Session Title

Asterisk Tolkien: Filling Medieval Lacunae

Sponsoring Organization(s)

Dept. of Religious Studies and Philosophy, The Hill School

Organizer Name

John Wm. Houghton

Organizer Affiliation

Hill School

Presider Name

John Wm. Houghton

Paper Title 1

The "Lost" Language of the Hobbits

Presenter 1 Name

Deidre Dawson

Presenter 1 Affiliation

Independent Scholar

Paper Title 2

"To Recall Forgotten Gods from Their Twilight": Tolkien, Machen, and Lovecraft

Presenter 2 Name

John D. Rateliff

Presenter 2 Affiliation

Independent Scholar

Paper Title 3

"Backdreaming" Beowulf's Scyld Scefing Legend

Presenter 3 Name

Anna Smol

Presenter 3 Affiliation

Mount St. Vincent Univ.

Paper Title 4

Bred in Mockery

Presenter 4 Name

Michael Wodzak

Presenter 4 Affiliation

Viterbo Univ.

Start Date

14-5-2016 10:00 AM

Session Location

Fetzer 1060

Description

As an heir to the successes of nineteenth-century historical linguistics, J. R. R. Tolkien was accustomed to the philologist's claim to fill in gaps: not simply on the small scale of supplying a missing word in a manuscript or an unattested form (conventionally marked by an asterisk) in an etymology, but also at the level of reconstructing the literatures and cultures of lost civilizations from their linguistic remains. Considered from this philological perspective, the boundary between Tolkien's scholarly and literary work broadens out into a debatable marchland where (for example) the Beowulf translation, Sellic Spell and the "The King of the Golden Hall" chapter of The Two Towers are three locales in a single district. In a 1979 essay, T. A. Shippey referred to Tolkien's "creation from philology": this session's papers explore the continuum between philology and creation.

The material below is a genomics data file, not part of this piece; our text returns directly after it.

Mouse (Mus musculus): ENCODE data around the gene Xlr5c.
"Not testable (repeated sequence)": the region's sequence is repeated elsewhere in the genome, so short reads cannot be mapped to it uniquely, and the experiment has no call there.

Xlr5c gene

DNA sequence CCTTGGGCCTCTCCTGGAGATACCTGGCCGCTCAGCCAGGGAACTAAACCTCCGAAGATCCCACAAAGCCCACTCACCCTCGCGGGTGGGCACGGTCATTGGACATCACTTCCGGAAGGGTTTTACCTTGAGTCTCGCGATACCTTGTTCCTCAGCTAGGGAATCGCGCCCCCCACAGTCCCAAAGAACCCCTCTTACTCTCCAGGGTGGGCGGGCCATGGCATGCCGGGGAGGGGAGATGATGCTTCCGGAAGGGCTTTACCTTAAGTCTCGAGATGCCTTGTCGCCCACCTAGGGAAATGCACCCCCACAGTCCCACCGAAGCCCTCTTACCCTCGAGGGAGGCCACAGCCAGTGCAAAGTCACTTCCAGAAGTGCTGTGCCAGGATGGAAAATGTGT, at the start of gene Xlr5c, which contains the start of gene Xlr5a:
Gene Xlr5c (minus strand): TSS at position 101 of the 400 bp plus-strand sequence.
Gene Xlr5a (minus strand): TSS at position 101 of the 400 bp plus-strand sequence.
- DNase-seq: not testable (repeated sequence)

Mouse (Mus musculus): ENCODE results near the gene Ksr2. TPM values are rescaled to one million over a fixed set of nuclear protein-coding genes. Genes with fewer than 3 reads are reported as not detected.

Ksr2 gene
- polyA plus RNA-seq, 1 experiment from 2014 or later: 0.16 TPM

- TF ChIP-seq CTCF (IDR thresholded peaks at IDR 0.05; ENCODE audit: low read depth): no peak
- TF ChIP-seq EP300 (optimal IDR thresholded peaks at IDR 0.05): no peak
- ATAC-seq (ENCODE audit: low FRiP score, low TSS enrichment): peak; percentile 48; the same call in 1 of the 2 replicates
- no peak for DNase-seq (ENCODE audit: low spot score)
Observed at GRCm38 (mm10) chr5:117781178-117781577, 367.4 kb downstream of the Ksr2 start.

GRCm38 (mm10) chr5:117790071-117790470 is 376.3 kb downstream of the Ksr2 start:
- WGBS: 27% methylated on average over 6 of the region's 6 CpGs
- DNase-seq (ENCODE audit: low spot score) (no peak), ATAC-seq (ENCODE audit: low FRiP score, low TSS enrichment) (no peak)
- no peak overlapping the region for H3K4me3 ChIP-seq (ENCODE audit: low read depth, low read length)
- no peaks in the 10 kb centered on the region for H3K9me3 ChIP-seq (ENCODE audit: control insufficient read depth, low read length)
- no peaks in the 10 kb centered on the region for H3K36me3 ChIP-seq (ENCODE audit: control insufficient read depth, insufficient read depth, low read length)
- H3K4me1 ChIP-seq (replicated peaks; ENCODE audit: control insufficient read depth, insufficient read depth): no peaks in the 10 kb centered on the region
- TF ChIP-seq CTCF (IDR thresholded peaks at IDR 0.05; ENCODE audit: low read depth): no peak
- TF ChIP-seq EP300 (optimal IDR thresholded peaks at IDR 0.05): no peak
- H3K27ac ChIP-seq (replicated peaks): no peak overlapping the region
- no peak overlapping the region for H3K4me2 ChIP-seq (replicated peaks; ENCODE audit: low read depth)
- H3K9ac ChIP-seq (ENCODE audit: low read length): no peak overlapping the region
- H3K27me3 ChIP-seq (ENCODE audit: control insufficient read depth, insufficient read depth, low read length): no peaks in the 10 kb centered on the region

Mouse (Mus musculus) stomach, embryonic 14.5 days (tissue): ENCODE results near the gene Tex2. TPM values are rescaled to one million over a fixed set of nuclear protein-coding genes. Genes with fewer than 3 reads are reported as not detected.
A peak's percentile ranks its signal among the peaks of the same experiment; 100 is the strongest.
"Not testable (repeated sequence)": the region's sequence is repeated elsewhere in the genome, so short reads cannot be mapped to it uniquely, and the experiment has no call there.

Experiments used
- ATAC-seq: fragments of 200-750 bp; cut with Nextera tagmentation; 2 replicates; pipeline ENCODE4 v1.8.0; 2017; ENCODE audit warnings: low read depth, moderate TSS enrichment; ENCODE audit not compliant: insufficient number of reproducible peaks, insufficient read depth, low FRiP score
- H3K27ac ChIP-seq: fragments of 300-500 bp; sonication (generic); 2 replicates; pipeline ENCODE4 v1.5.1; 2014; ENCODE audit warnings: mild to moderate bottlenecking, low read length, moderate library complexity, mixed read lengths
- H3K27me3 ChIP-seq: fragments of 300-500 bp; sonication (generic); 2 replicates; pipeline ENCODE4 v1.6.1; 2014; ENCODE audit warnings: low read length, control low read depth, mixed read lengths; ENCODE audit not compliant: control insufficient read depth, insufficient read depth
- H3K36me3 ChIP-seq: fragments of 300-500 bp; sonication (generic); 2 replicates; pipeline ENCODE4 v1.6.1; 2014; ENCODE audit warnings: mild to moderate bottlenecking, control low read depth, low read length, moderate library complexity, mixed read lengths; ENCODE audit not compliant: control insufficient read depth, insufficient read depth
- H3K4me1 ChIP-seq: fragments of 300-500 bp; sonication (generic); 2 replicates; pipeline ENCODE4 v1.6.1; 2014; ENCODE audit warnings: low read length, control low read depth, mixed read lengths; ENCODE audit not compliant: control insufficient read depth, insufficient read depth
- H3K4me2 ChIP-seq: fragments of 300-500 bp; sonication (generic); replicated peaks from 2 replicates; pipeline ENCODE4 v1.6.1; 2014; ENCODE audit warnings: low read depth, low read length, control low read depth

John Wm. Houghton

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May 14th, 10:00 AM

Asterisk Tolkien: Filling Medieval Lacunae

Fetzer 1060

As an heir to the successes of nineteenth-century historical linguistics, J. R. R. Tolkien was accustomed to the philologist's claim to fill in gaps: not simply on the small scale of supplying a missing word in a manuscript or an unattested form (conventionally marked by an asterisk) in an etymology, but also at the level of reconstructing the literatures and cultures of lost civilizations from their linguistic remains. Considered from this philological perspective, the boundary between Tolkien's scholarly and literary work broadens out into a debatable marchland where (for example) the Beowulf translation, Sellic Spell and the "The King of the Golden Hall" chapter of The Two Towers are three locales in a single district. In a 1979 essay, T. A. Shippey referred to Tolkien's "creation from philology": this session's papers explore the continuum between philology and creation.

John Wm. Houghton